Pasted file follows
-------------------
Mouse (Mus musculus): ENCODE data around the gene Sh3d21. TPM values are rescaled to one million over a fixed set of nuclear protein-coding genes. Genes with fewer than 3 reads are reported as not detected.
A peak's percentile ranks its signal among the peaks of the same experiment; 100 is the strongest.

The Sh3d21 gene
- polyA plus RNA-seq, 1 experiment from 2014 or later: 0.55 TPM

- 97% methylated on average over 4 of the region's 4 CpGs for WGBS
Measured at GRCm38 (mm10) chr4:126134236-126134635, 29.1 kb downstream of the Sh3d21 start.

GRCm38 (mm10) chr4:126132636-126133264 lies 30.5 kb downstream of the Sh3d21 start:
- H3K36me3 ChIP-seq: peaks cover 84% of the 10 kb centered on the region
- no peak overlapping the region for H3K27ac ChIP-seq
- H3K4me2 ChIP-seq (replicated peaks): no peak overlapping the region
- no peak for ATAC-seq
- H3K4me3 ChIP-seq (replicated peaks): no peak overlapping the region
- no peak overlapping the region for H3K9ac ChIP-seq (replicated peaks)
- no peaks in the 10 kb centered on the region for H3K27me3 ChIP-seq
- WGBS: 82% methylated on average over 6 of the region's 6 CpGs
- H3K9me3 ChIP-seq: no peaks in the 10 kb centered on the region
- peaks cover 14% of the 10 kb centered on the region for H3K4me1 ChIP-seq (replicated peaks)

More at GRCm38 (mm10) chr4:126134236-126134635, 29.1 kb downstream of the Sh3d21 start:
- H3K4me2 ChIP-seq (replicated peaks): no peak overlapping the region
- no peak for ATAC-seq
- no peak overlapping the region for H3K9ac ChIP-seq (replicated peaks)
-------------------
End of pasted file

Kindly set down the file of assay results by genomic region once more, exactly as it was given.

Mouse (Mus musculus): ENCODE data around the gene Sh3d21. TPM values are rescaled to one million over a fixed set of nuclear protein-coding genes. Genes with fewer than 3 reads are reported as not detected.
A peak's percentile ranks its signal among the peaks of the same experiment; 100 is the strongest.

The Sh3d21 gene
- polyA plus RNA-seq, 1 experiment from 2014 or later: 0.55 TPM

- 97% methylated on average over 4 of the region's 4 CpGs for WGBS
Measured at GRCm38 (mm10) chr4:126134236-126134635, 29.1 kb downstream of the Sh3d21 start.

GRCm38 (mm10) chr4:126132636-126133264 lies 30.5 kb downstream of the Sh3d21 start:
- H3K36me3 ChIP-seq: peaks cover 84% of the 10 kb centered on the region
- no peak overlapping the region for H3K27ac ChIP-seq
- H3K4me2 ChIP-seq (replicated peaks): no peak overlapping the region
- no peak for ATAC-seq
- H3K4me3 ChIP-seq (replicated peaks): no peak overlapping the region
- no peak overlapping the region for H3K9ac ChIP-seq (replicated peaks)
- no peaks in the 10 kb centered on the region for H3K27me3 ChIP-seq
- WGBS: 82% methylated on average over 6 of the region's 6 CpGs
- H3K9me3 ChIP-seq: no peaks in the 10 kb centered on the region
- peaks cover 14% of the 10 kb centered on the region for H3K4me1 ChIP-seq (replicated peaks)

More at GRCm38 (mm10) chr4:126134236-126134635, 29.1 kb downstream of the Sh3d21 start:
- H3K4me2 ChIP-seq (replicated peaks): no peak overlapping the region
- no peak for ATAC-seq
- no peak overlapping the region for H3K9ac ChIP-seq (replicated peaks)